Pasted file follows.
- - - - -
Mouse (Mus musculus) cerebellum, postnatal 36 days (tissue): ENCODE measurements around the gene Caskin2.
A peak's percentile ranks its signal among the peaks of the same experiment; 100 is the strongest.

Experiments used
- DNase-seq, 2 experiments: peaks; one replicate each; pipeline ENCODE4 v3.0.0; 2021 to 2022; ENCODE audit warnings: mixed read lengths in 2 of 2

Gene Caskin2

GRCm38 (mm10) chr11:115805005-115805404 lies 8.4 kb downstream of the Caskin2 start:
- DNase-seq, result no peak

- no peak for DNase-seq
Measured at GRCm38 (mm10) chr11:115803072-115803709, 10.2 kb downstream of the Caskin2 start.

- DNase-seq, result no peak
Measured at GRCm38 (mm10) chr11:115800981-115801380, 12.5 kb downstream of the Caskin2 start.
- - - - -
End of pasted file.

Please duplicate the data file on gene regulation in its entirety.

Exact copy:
Mouse (Mus musculus) cerebellum, postnatal 36 days (tissue): ENCODE measurements around the gene Caskin2.
A peak's percentile ranks its signal among the peaks of the same experiment; 100 is the strongest.

Experiments used
- DNase-seq, 2 experiments: peaks; one replicate each; pipeline ENCODE4 v3.0.0; 2021 to 2022; ENCODE audit warnings: mixed read lengths in 2 of 2

Gene Caskin2

GRCm38 (mm10) chr11:115805005-115805404 lies 8.4 kb downstream of the Caskin2 start:
- DNase-seq, result no peak

- no peak for DNase-seq
Measured at GRCm38 (mm10) chr11:115803072-115803709, 10.2 kb downstream of the Caskin2 start.

- DNase-seq, result no peak
Measured at GRCm38 (mm10) chr11:115800981-115801380, 12.5 kb downstream of the Caskin2 start.